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Generation of human Neuronal restricted progenitors by GIBH scientists

Recently, a research group led by Prof. Liangxue Lai has successfully transdifferentiated human fetal fibroblasts into human Neuronal Restricted Progenitors (hiNRPs). The hiNRPs can proliferate and differentiate specifically into terminal neurons but not glial cells. This work had been published online by Journal of Biological Chemistry.


Terminal-differentiated neurons have been directly induced from fibroblasts. However, these cells were, only few cells could survive and play functions due to their limited ability to proliferate when transplanted into host, resulted in the treatment effectiveness of iN transplantation is not ideal. Many studies have focused on the generation of multi-lineage neural stem cells (NSCs). NSCs can differentiate into neurons and glial cells. However, studies show that NSCs are more likely to differentiate into glial cells rather than functional neurons after transplantation, which is a disadvantage for neuron-replacement therapy of neurodegenerative diseases.


Neuronal restricted progenitors (NRPs) represent a type of transitional intermediate cells that lie between multipotent neural progenitors and terminal differentiated neurons during neurogenesis. These NRPs have the ability to self-renew and differentiate into neurons, but not into glial cells, which is considered as an advantage over neural stem cells for cellular therapy of human neurodegenerative  diseases. However, difficulty in the extraction of highly purified NPRs from normal nervous tissue prevents further studies and applications. Prof.Lai’s research team reported conversion of human fetal dermal fibroblasts into human induced neuronal restricted progenitors (hiNRPs) in eleven days by using just three defined factors: Sox2, c-Myc, and either Brn2 or Brn4. The hiNRPs exhibited distinct neuronal characteristics and can differentiate into various terminal neurons, but not any glial cells.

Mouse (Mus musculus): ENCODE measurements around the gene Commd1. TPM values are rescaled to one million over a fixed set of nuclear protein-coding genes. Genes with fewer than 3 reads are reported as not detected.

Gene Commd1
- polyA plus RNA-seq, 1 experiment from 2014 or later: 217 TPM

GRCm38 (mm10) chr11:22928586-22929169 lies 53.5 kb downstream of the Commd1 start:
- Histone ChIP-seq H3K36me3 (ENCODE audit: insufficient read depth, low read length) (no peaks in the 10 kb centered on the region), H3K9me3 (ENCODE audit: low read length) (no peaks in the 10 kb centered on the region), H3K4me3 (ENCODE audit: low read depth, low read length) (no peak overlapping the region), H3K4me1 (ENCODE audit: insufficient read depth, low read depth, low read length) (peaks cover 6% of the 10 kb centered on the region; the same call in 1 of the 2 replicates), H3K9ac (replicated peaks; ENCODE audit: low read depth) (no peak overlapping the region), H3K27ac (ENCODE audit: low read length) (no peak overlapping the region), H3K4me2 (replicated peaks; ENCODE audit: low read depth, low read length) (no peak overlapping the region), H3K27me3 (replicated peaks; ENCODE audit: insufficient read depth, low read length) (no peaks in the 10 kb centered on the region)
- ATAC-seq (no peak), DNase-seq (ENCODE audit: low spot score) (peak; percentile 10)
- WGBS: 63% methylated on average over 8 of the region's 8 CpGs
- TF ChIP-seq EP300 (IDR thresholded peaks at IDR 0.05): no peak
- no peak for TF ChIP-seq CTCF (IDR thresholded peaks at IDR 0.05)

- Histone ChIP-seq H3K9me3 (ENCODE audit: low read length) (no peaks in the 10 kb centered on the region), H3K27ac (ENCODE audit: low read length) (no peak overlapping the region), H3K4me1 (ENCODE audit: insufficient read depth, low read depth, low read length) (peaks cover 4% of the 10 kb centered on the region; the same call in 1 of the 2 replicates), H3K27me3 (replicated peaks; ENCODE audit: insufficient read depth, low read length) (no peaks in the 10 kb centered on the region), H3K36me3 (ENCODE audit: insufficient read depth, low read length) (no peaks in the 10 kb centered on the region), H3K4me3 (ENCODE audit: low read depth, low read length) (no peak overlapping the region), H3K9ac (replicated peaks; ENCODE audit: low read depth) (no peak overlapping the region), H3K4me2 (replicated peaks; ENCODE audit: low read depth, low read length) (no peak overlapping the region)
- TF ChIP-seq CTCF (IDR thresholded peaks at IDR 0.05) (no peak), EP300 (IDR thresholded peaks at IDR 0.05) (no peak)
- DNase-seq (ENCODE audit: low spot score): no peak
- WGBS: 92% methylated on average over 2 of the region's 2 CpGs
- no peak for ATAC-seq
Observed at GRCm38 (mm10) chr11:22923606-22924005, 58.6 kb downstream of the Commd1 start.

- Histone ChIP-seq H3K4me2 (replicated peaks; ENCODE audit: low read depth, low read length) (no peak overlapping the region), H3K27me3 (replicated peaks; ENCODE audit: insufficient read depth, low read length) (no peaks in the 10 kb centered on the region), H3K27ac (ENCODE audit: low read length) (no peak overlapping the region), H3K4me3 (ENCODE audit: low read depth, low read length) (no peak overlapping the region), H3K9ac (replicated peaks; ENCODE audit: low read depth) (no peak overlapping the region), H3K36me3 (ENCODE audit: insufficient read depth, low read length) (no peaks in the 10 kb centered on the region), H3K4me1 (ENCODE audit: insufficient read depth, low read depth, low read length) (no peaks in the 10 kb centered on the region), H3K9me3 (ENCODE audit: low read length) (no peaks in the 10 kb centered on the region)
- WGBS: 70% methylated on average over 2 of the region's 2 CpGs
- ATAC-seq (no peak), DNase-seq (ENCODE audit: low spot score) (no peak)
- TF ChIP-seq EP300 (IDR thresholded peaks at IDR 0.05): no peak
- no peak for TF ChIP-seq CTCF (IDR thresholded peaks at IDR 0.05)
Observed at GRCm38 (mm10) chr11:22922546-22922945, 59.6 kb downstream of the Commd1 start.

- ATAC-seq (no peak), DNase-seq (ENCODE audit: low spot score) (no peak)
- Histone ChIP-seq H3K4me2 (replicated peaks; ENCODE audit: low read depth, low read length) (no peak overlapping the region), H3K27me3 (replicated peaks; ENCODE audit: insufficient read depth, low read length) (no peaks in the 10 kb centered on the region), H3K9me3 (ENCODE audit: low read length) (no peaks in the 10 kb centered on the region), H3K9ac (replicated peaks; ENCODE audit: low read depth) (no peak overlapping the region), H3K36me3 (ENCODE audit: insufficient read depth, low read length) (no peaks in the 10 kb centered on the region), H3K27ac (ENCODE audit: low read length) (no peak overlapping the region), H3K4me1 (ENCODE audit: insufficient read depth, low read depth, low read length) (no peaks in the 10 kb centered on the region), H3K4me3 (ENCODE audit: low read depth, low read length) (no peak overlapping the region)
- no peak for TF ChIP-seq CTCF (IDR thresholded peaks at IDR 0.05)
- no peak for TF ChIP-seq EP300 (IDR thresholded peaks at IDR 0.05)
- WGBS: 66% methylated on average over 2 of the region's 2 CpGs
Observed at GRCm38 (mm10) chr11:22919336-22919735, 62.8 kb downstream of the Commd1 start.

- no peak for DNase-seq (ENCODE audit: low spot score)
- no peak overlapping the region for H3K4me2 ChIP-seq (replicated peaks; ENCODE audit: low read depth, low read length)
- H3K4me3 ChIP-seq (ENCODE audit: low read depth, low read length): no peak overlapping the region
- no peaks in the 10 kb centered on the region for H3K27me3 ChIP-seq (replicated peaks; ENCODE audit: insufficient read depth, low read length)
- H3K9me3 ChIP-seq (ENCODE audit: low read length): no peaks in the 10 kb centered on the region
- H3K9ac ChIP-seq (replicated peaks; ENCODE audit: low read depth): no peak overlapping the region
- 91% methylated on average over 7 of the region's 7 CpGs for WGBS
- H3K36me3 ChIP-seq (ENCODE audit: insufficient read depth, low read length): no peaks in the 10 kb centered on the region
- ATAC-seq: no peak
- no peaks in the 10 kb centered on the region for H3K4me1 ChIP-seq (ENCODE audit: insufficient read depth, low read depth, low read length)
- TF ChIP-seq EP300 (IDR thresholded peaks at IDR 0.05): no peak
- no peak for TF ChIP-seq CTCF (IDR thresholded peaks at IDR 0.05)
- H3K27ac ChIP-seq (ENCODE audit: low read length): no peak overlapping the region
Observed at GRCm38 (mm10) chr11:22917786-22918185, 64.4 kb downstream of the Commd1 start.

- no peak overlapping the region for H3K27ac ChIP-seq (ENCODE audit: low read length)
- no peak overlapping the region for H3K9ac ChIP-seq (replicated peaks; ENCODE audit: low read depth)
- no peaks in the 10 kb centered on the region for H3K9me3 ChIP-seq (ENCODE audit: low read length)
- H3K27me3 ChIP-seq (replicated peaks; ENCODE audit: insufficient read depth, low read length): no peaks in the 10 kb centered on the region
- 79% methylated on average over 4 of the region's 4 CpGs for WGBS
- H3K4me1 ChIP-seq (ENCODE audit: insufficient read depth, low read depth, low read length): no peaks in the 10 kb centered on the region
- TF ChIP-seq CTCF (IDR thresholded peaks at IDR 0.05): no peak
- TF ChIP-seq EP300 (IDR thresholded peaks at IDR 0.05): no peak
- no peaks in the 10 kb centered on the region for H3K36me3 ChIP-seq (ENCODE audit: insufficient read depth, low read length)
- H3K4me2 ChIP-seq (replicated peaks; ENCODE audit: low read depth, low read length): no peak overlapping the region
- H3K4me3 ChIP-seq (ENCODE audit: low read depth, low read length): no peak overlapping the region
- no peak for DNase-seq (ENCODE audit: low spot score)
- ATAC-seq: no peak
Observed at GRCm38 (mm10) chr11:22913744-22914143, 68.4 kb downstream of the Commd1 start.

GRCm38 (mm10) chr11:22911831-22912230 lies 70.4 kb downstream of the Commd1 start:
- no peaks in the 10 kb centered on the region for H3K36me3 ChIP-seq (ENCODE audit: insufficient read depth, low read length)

The generation of hiNRPs from somatic cells will provide a new source of cells for cellular replacement therapy of human neurodegenerative diseases.




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